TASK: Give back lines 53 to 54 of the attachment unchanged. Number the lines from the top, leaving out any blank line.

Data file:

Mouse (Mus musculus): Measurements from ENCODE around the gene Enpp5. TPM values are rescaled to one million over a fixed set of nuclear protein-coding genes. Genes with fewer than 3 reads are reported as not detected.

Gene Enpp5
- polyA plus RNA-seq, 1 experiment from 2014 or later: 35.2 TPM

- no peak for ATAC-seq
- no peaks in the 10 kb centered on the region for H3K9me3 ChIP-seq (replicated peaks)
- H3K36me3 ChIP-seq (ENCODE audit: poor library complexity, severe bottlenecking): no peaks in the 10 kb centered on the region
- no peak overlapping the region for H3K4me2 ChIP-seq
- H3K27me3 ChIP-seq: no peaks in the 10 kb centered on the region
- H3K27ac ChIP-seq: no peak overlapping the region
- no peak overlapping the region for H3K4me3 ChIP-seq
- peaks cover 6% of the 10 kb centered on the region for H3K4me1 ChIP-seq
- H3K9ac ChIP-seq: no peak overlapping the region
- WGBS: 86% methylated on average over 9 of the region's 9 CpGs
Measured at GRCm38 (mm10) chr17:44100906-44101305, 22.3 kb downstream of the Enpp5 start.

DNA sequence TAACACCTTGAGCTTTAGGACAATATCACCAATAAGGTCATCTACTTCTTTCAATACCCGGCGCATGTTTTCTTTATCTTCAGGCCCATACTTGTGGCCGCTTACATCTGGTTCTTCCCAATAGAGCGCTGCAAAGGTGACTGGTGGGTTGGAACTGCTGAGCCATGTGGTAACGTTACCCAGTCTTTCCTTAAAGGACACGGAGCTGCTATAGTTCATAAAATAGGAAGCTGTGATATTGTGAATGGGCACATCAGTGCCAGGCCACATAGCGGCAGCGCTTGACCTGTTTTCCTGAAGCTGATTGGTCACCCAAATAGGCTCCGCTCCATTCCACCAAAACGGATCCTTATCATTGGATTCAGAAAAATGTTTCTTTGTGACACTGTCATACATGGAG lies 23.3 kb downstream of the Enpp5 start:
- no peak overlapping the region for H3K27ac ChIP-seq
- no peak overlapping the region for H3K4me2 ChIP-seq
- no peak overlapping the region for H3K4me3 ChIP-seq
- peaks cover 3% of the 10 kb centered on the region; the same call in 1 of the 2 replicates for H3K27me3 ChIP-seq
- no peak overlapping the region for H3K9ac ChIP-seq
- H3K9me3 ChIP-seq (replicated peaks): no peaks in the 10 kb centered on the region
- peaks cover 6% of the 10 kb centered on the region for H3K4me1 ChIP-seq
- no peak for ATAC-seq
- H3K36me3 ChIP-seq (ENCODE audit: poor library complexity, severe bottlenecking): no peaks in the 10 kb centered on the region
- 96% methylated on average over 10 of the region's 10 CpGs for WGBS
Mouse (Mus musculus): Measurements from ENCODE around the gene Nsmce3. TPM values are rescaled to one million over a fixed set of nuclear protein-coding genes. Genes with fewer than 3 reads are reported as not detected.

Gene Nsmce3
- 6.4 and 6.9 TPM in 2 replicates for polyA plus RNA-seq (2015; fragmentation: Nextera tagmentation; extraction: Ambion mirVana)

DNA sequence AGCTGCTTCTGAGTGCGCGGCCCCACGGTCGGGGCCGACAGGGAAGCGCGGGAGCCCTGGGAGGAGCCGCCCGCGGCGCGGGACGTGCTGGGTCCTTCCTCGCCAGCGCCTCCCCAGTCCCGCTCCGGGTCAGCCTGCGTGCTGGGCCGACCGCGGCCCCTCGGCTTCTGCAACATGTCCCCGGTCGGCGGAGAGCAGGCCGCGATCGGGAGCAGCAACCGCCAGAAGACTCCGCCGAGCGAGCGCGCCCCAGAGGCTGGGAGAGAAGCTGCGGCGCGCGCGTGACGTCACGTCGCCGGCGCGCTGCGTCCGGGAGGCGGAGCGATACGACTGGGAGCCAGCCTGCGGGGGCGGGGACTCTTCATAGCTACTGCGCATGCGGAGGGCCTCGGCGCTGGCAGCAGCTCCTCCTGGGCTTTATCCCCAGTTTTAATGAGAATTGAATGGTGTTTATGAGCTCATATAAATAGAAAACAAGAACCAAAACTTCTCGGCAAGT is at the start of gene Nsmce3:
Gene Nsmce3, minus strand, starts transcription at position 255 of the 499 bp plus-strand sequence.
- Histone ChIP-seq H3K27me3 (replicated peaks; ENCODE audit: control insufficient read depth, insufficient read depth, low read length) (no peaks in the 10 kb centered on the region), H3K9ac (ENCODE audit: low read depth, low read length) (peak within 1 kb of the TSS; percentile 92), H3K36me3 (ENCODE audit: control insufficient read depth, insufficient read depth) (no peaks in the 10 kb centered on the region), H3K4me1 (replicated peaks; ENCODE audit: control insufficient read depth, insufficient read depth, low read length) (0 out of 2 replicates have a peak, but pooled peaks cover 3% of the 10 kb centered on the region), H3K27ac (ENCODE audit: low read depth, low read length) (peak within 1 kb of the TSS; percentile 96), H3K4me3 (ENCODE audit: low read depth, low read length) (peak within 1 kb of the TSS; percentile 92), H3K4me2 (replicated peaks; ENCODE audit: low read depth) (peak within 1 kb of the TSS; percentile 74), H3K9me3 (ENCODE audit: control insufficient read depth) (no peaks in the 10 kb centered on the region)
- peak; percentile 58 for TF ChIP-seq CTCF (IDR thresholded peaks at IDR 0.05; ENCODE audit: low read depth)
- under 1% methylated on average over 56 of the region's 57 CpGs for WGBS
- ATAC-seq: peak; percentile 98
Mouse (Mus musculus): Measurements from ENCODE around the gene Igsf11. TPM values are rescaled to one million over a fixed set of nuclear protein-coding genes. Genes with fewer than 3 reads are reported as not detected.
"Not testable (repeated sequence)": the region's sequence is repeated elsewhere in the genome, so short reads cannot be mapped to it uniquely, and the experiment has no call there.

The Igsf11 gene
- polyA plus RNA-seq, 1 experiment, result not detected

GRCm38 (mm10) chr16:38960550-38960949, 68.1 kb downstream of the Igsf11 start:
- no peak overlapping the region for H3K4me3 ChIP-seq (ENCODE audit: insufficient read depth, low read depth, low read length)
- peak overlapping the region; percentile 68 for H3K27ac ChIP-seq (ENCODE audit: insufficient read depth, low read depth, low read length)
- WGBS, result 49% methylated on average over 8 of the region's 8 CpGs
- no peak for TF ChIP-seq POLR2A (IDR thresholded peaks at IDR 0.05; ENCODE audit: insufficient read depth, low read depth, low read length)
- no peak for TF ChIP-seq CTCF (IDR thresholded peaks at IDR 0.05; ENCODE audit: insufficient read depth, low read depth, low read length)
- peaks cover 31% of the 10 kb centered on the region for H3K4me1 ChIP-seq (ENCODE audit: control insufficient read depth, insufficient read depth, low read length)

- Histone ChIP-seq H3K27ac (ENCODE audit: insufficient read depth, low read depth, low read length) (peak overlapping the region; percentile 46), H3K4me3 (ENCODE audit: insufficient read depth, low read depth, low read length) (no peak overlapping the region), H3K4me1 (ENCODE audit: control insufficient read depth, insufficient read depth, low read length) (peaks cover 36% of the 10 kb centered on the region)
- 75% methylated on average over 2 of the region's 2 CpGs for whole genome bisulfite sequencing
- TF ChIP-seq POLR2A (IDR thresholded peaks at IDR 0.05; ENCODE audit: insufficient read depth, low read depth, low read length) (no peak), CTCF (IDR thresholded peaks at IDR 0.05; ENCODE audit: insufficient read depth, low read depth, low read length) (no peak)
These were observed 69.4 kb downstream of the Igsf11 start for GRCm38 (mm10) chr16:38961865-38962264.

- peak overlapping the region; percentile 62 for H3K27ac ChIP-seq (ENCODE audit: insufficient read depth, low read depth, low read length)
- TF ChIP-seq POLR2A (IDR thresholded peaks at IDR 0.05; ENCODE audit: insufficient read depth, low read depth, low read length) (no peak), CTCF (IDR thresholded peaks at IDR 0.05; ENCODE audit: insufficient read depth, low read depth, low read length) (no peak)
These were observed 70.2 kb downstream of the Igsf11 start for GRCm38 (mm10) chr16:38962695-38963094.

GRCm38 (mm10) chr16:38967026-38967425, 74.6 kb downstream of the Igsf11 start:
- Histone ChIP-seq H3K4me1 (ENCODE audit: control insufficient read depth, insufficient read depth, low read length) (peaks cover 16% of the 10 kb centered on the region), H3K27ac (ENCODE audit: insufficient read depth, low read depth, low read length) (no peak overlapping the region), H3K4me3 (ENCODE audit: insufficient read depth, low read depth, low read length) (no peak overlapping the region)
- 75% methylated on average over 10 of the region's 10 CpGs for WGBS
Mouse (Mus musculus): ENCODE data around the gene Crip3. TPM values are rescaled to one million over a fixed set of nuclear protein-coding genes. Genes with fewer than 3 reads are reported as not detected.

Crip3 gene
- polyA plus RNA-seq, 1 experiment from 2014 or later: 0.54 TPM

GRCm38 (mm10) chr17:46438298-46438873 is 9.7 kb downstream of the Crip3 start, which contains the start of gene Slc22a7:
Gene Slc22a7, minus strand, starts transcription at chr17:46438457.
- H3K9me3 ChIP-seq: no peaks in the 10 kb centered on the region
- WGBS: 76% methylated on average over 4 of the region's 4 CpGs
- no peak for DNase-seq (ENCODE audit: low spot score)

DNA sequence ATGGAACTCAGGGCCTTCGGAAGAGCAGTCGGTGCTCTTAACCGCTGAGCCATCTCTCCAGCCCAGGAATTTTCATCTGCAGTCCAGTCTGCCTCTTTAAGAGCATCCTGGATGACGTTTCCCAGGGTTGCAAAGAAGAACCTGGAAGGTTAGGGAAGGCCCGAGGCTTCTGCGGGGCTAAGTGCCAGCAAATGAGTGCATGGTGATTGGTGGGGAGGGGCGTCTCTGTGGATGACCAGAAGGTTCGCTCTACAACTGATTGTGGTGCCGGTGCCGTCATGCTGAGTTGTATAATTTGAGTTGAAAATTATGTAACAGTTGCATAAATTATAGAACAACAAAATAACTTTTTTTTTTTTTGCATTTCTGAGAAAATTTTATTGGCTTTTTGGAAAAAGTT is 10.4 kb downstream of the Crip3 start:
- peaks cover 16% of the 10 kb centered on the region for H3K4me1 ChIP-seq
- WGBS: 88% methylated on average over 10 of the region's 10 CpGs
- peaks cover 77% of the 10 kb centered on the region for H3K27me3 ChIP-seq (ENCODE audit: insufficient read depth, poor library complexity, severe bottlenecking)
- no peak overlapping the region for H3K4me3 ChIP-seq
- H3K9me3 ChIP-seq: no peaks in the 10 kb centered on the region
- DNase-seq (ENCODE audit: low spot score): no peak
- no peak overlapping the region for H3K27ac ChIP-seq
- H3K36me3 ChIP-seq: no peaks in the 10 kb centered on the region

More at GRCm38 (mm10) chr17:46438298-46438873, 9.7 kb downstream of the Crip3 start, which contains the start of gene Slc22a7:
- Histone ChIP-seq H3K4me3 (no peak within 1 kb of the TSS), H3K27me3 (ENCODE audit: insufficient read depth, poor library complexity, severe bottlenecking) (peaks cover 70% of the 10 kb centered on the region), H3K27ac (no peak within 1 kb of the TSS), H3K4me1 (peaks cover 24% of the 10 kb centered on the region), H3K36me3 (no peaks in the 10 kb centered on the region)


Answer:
GRCm38 (mm10) chr16:38967026-38967425, 74.6 kb downstream of the Igsf11 start:
- Histone ChIP-seq H3K4me1 (ENCODE audit: control insufficient read depth, insufficient read depth, low read length) (peaks cover 16% of the 10 kb centered on the region), H3K27ac (ENCODE audit: insufficient read depth, low read depth, low read length) (no peak overlapping the region), H3K4me3 (ENCODE audit: insufficient read depth, low read depth, low read length) (no peak overlapping the region)